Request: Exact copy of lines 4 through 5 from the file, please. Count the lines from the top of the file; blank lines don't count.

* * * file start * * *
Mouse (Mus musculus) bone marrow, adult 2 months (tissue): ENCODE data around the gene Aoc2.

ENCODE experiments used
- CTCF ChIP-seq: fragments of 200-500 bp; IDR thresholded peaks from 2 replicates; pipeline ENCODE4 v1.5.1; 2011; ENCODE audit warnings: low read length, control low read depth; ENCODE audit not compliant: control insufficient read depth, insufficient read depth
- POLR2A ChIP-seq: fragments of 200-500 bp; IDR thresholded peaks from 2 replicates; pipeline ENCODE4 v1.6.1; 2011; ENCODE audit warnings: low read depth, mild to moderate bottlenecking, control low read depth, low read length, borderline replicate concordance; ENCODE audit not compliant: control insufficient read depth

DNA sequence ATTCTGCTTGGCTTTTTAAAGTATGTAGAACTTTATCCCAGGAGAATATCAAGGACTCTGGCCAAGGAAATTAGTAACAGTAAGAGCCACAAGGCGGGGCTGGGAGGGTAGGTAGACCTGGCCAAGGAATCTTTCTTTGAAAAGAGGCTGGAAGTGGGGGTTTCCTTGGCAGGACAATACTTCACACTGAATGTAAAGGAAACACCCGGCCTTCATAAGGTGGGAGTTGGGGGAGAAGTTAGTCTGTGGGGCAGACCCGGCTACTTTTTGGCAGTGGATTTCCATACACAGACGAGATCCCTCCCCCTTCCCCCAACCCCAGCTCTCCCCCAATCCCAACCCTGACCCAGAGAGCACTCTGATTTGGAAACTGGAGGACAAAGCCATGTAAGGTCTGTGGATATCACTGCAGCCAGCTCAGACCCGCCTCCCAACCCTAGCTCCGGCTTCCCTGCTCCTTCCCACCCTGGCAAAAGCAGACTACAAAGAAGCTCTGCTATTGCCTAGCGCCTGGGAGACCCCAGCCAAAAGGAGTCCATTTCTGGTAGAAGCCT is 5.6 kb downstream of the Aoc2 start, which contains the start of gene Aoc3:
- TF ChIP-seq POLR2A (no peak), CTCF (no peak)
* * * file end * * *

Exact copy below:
- POLR2A ChIP-seq: fragments of 200-500 bp; IDR thresholded peaks from 2 replicates; pipeline ENCODE4 v1.6.1; 2011; ENCODE audit warnings: low read depth, mild to moderate bottlenecking, control low read depth, low read length, borderline replicate concordance; ENCODE audit not compliant: control insufficient read depth

DNA sequence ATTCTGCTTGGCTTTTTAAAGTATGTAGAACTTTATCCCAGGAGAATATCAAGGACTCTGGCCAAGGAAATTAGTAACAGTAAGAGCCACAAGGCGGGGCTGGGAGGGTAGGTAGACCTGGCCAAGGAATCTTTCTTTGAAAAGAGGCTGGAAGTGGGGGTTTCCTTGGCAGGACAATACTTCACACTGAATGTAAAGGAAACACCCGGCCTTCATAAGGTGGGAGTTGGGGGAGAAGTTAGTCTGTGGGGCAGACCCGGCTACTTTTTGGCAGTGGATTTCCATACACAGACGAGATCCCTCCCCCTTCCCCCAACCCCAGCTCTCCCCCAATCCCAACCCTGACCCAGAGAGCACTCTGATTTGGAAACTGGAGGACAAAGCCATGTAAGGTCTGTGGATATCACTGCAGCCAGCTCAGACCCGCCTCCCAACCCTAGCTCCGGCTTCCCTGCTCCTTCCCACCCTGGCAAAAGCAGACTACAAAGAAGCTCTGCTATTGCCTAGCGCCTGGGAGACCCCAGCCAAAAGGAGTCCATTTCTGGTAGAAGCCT is 5.6 kb downstream of the Aoc2 start, which contains the start of gene Aoc3: